At a town hall meeting in Louisiana, Sen. David Vitter (R-LA) promoted the myth that undocumented immigrants will reap the benefits of health care reform by reasoning that “they always do.” He also proclaimed that what the nation is really facing is an immigration enforcement problem (as opposed to a health care problem) because “a quarter” of the “45 or 48 million” who are uninsured in the US are undocumented immigrants:
“There’s nothing in the bill that says it covers illegal aliens. Under the four corners of the bill it does not. But guess what? There’s nothing in all of these other benefit programs that says it goes to illegals either. And in practice it absolutely does, it always does. It always does.
Furthermore, now when the other side talks about 45, 48 million uninsured, a full quarter of that figure — one quarter — are illegal aliens. Now I’ll be God-honest with ya, I think that’s the problem. But I think that’s a law enforcement problem, not a health insurance problem.”
Vitter’s claim that undocumented immigrants will receive health care benefits under a bill that excludes them simply because “they always do” is completely ludicrous. Most legal immigrants have difficulty accessing the few public benefits they are even qualified to receive. That’s because of the many obstacles created by stringent verification requirements which serve as barriers for eligible immigrants and US citizens alike. The 1996 Personal Responsibility and Work Opportunity Reconciliation Act prohibited undocumented immigrants from being eligible for most public benefits, restricted the eligibility of legal immigrants, and codified procedures for verifying elgibility in a way that guaranteed that almost no immigrant would slip through cracks in theory and in practice. In the case of Medicaid, citizenship requirements led to thousands of Americans being denied or losing coverage, new administrative costs that “far exceeded the savings” by millions of dollars, and only a small handful of undocumented immigrants were caught all within the first two years alone.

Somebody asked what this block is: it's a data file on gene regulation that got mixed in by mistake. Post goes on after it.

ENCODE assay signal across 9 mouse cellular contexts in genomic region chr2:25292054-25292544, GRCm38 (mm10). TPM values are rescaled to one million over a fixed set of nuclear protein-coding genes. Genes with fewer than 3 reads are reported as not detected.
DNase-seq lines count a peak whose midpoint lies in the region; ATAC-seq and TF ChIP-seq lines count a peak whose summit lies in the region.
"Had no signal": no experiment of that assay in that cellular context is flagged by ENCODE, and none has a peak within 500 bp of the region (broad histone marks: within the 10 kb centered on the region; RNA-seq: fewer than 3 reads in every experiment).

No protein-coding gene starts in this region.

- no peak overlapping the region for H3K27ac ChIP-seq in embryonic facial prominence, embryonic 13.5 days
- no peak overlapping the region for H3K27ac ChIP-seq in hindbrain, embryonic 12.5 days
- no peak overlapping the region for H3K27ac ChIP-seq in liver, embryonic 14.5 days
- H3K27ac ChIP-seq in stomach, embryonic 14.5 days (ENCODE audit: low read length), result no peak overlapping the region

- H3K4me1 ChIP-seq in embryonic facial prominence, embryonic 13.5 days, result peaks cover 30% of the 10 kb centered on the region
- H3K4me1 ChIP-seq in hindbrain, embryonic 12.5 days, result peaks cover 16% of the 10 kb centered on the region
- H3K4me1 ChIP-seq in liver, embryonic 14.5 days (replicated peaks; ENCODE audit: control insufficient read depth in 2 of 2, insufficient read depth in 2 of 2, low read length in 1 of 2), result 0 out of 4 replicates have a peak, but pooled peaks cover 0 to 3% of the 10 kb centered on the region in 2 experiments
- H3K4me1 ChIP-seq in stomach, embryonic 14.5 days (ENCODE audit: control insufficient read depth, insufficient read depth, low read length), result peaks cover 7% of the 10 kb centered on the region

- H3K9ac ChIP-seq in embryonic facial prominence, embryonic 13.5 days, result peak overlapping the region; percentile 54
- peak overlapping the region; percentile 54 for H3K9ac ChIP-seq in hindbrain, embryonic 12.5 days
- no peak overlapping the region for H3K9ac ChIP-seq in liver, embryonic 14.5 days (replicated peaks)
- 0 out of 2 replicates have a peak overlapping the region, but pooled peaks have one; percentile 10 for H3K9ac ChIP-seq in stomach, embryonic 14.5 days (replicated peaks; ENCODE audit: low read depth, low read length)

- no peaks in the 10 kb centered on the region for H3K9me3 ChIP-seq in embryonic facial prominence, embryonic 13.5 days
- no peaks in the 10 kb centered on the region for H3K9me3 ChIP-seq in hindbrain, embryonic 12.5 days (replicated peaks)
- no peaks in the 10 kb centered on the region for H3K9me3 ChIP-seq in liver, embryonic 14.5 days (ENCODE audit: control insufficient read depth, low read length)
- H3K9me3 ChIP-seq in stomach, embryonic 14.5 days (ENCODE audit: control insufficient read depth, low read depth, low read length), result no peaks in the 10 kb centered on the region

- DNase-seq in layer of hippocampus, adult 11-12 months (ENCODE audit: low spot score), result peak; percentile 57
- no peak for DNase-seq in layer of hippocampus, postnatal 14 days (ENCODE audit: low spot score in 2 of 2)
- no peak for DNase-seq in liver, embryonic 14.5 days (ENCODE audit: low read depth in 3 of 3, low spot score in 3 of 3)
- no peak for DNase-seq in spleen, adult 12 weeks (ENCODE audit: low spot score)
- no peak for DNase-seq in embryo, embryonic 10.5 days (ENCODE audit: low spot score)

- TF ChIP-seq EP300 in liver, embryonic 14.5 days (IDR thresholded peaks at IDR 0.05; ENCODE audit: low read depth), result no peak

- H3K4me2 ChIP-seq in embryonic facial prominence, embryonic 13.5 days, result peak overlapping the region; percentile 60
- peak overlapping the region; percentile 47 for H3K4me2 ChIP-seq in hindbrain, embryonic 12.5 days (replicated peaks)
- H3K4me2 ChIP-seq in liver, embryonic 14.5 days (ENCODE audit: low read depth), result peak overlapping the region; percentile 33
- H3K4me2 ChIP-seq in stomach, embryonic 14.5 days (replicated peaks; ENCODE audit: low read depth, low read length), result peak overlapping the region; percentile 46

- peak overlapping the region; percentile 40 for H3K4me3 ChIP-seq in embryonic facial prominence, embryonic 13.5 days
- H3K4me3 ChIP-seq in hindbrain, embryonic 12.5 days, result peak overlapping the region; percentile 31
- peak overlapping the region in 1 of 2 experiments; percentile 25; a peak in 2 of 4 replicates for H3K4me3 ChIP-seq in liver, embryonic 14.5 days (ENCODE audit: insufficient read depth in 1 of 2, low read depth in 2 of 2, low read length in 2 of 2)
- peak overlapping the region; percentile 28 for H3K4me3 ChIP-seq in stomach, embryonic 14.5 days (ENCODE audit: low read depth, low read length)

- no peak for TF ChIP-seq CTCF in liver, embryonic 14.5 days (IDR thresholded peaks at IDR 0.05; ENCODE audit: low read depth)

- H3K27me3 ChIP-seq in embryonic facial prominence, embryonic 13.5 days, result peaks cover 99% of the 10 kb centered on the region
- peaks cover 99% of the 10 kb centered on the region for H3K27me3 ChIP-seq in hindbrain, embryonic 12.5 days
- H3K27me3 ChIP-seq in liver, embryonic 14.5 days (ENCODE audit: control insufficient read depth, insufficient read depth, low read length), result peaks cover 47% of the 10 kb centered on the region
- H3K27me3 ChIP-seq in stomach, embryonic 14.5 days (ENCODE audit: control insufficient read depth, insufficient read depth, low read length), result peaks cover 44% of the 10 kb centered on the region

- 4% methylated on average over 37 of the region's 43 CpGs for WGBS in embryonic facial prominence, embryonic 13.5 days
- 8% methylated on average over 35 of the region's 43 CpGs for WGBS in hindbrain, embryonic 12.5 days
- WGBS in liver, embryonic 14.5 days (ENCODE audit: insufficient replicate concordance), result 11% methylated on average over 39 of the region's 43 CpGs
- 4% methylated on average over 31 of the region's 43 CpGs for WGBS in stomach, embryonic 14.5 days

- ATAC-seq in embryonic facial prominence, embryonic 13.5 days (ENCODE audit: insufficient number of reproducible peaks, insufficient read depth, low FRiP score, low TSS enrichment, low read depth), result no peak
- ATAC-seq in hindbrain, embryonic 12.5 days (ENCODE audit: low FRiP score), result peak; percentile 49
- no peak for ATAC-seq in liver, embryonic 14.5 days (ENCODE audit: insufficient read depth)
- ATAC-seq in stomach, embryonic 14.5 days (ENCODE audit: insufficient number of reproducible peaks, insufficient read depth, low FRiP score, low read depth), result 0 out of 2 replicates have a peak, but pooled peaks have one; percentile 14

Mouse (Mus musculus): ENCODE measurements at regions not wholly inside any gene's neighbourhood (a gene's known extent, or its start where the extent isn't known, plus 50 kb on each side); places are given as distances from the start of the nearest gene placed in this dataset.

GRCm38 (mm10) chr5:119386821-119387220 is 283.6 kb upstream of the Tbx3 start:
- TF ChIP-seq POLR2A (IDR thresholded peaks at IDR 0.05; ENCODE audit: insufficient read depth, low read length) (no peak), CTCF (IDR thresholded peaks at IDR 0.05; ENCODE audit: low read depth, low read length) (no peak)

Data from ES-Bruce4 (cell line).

Simple math shows that even if you eliminate a quarter of 45 million from the total number of uninsured, that still leaves over 33 million citizens and legal US residents without health insurance. The fact that Vitter is willing to sidestep a situation in which millions of Americans are dying or going broke without health insurance and instead focus on harshly enforcing our immigration laws says a lot about Vitter’s ability to effectively serve the American people. Vitter has dedicated more of his political career to making life harder for immigrants than he’s devoted to improving the lives of Americans. After helping to derail comprehensive immigration reform in 2007, Vitter introduced English-only legislation that would have terminated language assistance at voting booths and federal agencies and was the only Senator who opposed the removal of the HIV travel and immigration ban. Vitter has also proposed legislation to overturn the 14th Amendment and the US-born children of undocumented immigrants citizenship.